I guess I could stop sleeping…

Sewing for my littles has been a real treat for me, and I’m always thinking of more things I’d like to make them (which means I’ve been pinning a bunch of things I’d like to make them – haha). Wonder where I can scrape up some more hours in the day? Well, I guess I could stop sleeping…

Here’s a peek at the kids’ Christmas duds, made by yours truly. Thanks to this easy how-to video by Couturier Mommy, I put together H’s Christmas dress, based on the pattern I made from an existing dress in her closet (I love DIY patterns – you never have to wonder whether you missed a step!). I made the pattern and cut and pinned the fabric while watching A River Runs Through It, so honestly, it doesn’t even take that  much brain power. But I wouldn’t have thought to attach all four pieces the way this gal does, so props to her for teaching me something new.

H's Christmas dress

Bonus: I got to use this fantastic vintage-style Christmas fabric I picked up at the January sales last year. It’s less vibrant than in the photo, but my camera’s a little…lacking. I’ll be using this fabric for her new stocking, too. Note: the straps will have buttons on them but I hadn’t measured H for placement at the time I took the photos.

A sophisticated print for the reverse side will prolong the wearability of the garment

And I just love this line of fabric (I have three of the different prints) and I have kept it for something special. Now H can wear the dress in January and beyond.

As for Baby O, the suit I made for his dedication will definitely be too small by Christmas, so I needed to whip up something more. I still plan to use the scraps of his suit fabric for a bow-tie bib, but I wanted to make him something festive, too (girls seem to get all the cute stuff! It’s just not fair). So I bought a plain white tee at Walmart for $5 and dug out my Christmas scraps to see what I could do. Here’s the result:

A holiday shirt for the little guy

Ric-rac and Christmas scraps = Christmas shirt!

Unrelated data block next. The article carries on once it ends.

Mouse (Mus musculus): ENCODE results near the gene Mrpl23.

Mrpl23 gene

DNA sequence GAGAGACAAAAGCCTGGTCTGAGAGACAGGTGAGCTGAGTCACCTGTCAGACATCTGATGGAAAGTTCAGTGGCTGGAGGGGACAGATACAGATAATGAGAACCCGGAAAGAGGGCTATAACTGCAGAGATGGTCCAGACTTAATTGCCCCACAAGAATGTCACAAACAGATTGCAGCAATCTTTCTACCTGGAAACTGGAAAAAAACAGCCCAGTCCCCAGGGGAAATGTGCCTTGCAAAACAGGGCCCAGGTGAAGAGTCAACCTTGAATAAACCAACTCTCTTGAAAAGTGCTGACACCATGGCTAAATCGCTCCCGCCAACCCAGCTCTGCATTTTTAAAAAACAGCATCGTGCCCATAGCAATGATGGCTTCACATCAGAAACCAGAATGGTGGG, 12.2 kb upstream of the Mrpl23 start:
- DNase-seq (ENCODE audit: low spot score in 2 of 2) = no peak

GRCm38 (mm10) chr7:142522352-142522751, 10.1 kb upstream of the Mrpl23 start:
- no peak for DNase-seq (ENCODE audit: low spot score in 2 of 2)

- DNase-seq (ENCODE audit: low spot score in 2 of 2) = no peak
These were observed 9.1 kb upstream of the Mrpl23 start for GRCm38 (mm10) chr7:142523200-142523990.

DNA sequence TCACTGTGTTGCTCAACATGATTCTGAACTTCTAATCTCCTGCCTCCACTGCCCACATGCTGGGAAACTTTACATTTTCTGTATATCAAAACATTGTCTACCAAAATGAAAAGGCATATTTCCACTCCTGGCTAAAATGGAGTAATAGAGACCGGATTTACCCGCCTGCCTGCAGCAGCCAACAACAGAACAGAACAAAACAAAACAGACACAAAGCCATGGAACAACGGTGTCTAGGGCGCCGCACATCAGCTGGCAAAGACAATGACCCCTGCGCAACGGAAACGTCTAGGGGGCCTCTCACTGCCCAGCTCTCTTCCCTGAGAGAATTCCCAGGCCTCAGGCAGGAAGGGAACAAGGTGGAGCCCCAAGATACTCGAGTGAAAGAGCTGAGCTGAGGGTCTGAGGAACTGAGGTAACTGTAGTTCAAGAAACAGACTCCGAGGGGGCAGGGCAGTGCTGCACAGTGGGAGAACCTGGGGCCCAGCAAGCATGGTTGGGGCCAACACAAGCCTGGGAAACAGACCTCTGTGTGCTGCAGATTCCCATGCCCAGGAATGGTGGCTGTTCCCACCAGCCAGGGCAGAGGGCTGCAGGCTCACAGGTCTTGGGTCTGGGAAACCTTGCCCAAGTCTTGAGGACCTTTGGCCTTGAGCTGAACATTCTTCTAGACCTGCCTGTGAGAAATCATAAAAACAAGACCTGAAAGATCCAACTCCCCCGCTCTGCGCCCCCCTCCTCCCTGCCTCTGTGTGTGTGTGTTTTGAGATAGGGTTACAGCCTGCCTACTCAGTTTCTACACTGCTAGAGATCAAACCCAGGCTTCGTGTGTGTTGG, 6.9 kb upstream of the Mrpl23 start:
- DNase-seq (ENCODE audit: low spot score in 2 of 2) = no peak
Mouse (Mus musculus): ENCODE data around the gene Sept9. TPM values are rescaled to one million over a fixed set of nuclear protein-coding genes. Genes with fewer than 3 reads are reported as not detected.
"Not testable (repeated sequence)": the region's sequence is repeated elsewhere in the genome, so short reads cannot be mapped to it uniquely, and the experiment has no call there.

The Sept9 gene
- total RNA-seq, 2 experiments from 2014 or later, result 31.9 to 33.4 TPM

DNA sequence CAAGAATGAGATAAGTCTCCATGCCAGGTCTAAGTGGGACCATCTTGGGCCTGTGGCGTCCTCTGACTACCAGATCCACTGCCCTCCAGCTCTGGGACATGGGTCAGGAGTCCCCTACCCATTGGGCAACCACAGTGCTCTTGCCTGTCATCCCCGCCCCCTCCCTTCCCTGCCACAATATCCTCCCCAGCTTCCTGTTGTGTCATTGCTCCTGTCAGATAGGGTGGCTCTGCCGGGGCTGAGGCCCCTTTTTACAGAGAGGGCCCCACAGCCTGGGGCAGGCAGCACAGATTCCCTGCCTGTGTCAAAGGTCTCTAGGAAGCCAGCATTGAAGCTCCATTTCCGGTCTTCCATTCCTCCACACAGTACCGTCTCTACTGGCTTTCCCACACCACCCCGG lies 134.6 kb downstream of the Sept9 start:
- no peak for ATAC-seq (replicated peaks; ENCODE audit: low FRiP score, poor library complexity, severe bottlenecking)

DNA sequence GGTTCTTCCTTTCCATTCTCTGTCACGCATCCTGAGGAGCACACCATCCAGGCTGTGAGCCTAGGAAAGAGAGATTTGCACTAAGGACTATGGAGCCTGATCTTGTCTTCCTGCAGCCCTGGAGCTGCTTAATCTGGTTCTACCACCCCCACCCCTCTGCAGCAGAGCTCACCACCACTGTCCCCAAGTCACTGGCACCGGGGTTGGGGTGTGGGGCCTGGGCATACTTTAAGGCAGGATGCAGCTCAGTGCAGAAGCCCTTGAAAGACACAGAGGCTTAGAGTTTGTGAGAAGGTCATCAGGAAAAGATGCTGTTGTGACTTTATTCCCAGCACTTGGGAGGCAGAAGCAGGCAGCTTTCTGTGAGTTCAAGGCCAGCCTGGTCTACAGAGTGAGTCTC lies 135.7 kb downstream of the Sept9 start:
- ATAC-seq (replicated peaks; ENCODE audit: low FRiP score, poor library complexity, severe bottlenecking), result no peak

I also had grand plans to make a reusable Advent calendar for the year but I think I’ve left it too late to put real thought and care into it. Next year I guess! Gotta wait for the Christmas fabrics to go on sale in January anyway.

“Let the little children come to me…”

In family, look what I can do!, sewing on 20112011-11-20T20:55:54+00:0030 9/11 at 20:55

“And [Jesus] took the children in his arms, placed his hands on them and blessed them.” Mark 10:16

Today our son was dedicated to the Lord at Calvary Temple in Brandon. His spirit was joyful and the decision was easy. Special friends were in attendance and we are delighted to be parents to our little son. Our commitment to train up our boy in the way he should go, so that when he is old, he will not depart from it (Proverbs 22:6), has now been witnessed by our brothers and sisters at church, and in life. We do not take this task lightly.

Here are some photos from the day. Unfortunately, only one from the actual dedication turned out (somewhat) on my silly camera.

Getting ready to go

Happy boy

H in her refashioned jean skirt and magic pocket(less) blouse

A clearer image

Our one half-decent shot of the dedication. Note to self - must buy GOOD camera

An ambush in the car seat

Another attempt to get her standing still

Happy to move around

Thanks for a great day, friends!

As you can see, this suit is quite…tailored (yeah, that’s it). The bottom snap kept popping open. Next time I make him a vest, I’ll leave more room for him to move around. And grow. Cuz that’s what babies do. I guess this ensemble will go straight into his baby box. But it was still worth it for the significance of the day.

::dedication suit::

In look what I can do!, sewing on 20112011-11-20T09:30:47+00:0030 9/11 at 09:30

I wanted O to have his own ensemble to wear…

Today, we’re having baby O dedicated to the Lord at church. While we know this city will not be our home forever, Calvary Temple has been a home church to us since our arrival two years ago (!) in January. Last Mother’s Day, we had baby H dedicated wearing my Christening dress, made for me by my nana in 1982. It’s a beautiful white satin and it fit her perfectly.

H at 8 months old

I know it’s the 21st Century and no one would think it odd if O were to wear the same gown, being that it’s supposed to be a gender neutral tradition. However, I just didn’t think it would fly. So I wanted O to have his own ensemble to wear but I didn’t want it to be just something I found at Zellers, Walmart or Children’s Place. I didn’t want anyone else to have the same outfit. So when I stumbled upon this online tutorial for a boy’s vest, I thought it looked easy enough to try myself, along with some pants to match.